As a former professional athlete, I’ve suffered my share of injuries on the field, including concussions, and I know the challenges first-hand. That’s why raising awareness for brain health among athletes of all ages, especially young people, is very important to me. I think we owe it to future generations to develop and integrate better assessment tools for brain health.
According to a report from the CDC, roughly half a million kids are treated in emergency rooms each year for brain injuries, including concussions. We need to bring those numbers down. Young athletes who manage to return to the game too soon after a concussion increase their risk of secondary brain injury. And while standard concussion protocols in professional sports have dramatically improved, coaches and physicians still have to rely on subjective tools to determine when it’s safe for a player to get back in the game.
During my 11 year career in the NFL as a running back, I've taken some pretty hard hits that resulted in numerous injuries from head to toe. Though many of my injuries were pretty severe, I was the type of guy who rarely came out of the game. My commitment to winning, paired with my high threshold for pain, prevented me from being responsible with my body, particularly my head.
After a hard hit, I remember going through a battery of subjective tests to determine whether or not I had suffered a concussion. For example, the doctor asked me to follow his finger with my eyes, count backwards from ten, remember a sequence of words, etc. I knew the protocol so well that I was able to cheat the test every time, and I’m sure I wasn’t the only one.
What’s difficult about concussions is that they don't necessarily hurt and they’re different for everybody, so it’s tough to tell that something’s happened. Back when I played, leaving the game for a suspected concussion was viewed as almost laughable amongst players. Most of us shook it off as being woozy. If I appeared hurt or disoriented after a play, my teammates would pick me up and shake me to help me get my bearings. I was usually able to walk it off by the time we got back to the huddle. But, on the rare occasion that I was too disoriented to stay on the field, I came back into the game as soon as I was no longer dizzy.
With the use of new technologies, concussion diagnosis might no longer be solely subjective. This is especially helpful for players who, like myself, may not be as responsible with their brain health as they should be. Tools that give us the ability to see the injury directly allow coaches and physicians to make an objective diagnosis instead of an educated guess. It takes the responsibility out of the hands of the players.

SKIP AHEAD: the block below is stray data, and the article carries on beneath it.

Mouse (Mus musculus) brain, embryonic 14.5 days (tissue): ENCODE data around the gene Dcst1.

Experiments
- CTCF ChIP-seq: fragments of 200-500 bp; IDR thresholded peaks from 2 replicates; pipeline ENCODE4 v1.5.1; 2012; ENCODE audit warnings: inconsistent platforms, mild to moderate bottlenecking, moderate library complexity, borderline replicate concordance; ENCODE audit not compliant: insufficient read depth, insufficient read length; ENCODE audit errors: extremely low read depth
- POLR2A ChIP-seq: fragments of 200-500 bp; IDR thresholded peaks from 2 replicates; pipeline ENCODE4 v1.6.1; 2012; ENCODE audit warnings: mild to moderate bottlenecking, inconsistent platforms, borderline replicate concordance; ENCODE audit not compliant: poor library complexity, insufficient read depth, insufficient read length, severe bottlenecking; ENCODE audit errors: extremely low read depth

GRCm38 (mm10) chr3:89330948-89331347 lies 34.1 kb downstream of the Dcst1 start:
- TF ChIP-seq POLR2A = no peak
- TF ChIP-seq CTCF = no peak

If objective resources were available during my career, I believe I would have made better choices. My coaches and doctors would have had more information about my brain and its function, and they would have been able to determine whether or not there were abnormalities. These details would have impacted my decision to play.
Thanks to the rule changes, new protocols, and educational awareness in the game today, head injuries are taken just as seriously as torn ACL's, or broken bones. The increased awareness, education and research aimed at brain health in sports today is a major step forward.
In conversations with NFL leadership, coaches, educators, physicians and parents across the country, I’ve shared my experiences with concussions and have been actively advocating for the introduction of new tools that reveal objective information about brain injuries to the sport. These new advances in brain health technology, along with the NFL's implementation of several concussion precautions (instituted concussion spotters, improved sideline testing and strict protocols) can make the game much safer than when I played.
Oftentimes, the tremendous pressure to perform, coupled with a player's ego, can impair their ability to make appropriate decisions of their own well-being, and proper tests help remove the burden of choice from players. Adding advanced brain technologies to the management of player’s health has the potential to shift the culture of the game to ensure safety of the sport, both short-term and long-term.
I never stopped to think about my brain health until my career was over, but if I can inspire others to be mindful of their brain health at an early age, then it was all worth it!
Curtis Martin is a former NFL Hall of Fame Running Back who played for the New York Jets & New England Patriots and currently serves on the Sports Advisory Board for Brain Network Activation.